Tigers decline to tender contracts to Jeimer Candelario, Willi Castro, and Harold Castro

Bless You Boys

They waited until the last minute, but in the end the Detroit Tigers declined to tender contracts to several of their veteran players at Friday evening’s 8:00 p.m. ET non-tender deadline. 3B Jeimer Candelario, UT Willi Castro, and INF Harold Castro joined RHP Kyle Funkhouser as the most notable cuts from the roster.

Earlier in the day, the Tigers did announce that LHP Tyler Alexander had signed a one-year contract for $1.875 million. RHP Jose Cisnero, OF Austin Meadows, RHP Joe Jiménez, LHP Gregory Soto, and RHP Rony Garcia have all been tendered a contract.

Individually, none of today’s moves are particularly surprising. What may surprise some is the fact that all three of Candelario and the non-related Castros were non-tendered.

Candelario was due some $7.0 million in his final year of arbitration after a brutal 2022 campaign that made his apparent 2020-2021 breakout a distant memory for many. Candelario came to Detroit in the deal that sent reliever Justin Wilson and catcher Alex Avila to the Chicago Cubs at the 2017 trade deadline. He’s posted several good seasons offensively, but the inconsistency, mediocre defensive play, and growing expense, made his situation rather precarious. He shouldn’t have much trouble getting a look from another team. Meanwhile, the Tigers don’t have a lot of obvious plug-and-play options available at third base in free agency, so we’ll see if Harris has a creative solution in mind.

As for Willi Castro, his speed and versatility remained somewhat appealing as the final man on a 26-man roster, but his inability to control the strikezone combined with the fact that he’s never managed to tap into his raw power made him a poor fit for a Harris-led team. Still only 25 years old, Castro came to Detroit from Cleveland in exchange for outfielder Leonys Martin back in 2018. Personally, I thought the lack of expense, his defensive versatility, and his speed considering the bigger bases coming to MLB in 2023, made him the most likely of the three to stick, but it wasn’t to be.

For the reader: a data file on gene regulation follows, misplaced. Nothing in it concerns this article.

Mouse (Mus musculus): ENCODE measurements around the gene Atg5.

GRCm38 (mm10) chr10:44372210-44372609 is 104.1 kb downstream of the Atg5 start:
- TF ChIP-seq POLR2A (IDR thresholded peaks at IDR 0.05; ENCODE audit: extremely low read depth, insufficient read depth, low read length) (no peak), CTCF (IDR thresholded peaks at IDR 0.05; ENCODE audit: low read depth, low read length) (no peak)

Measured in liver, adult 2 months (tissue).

Harold Castro has developed into a bit of a homegrown fan favorite for numerous clutch hits and low strikeout totals over parts of five seasons with the Tigers. However, Castro isn’t much of a defender even at second base, his main position, and never developed any selectivity at the plate, a feature Harris seems determined to emphasize. As a result, Castro relied on his hands to put a lot of bad pitches in play to little effect in the power department and giving little hope for improvements.

In the end, these all seem like the right moves, but we certainly have developed a soft spot for Harold in particular over the years.

The Tigers also claimed OF Bligh Madris off waiver after he was DFA’d on Tuesday by the Tampa Bay Rays. The native of Palau, and presumably the only one playing pro ball in the States, is a left-handed hitting right fielder whom the Rays acquired from the Pittsburgh Pirates earlier this year. A brief look at the majors did not go well, but Madris performed reasonably well at Triple-A the past two seasons. Maybe there’s something there.

There were some interesting non-tenders from other teams as well, including former All-Star center fielder Cody Bellinger from the Los Angeles Dodgers, as well as arms like former St. Louis Cardinals reliever Alex Reyes, and LHP Brailyn Marquez from the Cubs.

With the moves today, Harris trimmed a little more than $11.0 million off the projected 2023 payroll, which now stands at roughly $106.0 million, per FanGraphs’ Roster Resource. The Tigers should have plenty of payroll space to work with here this offseason. They also have a lot of issues to resolve. With these decisions, Harris has sent a signal that we can expect change, and plenty of it. That’s music to our ears, but we’ll have to wait to see how sweet a tune he can play this offseason.

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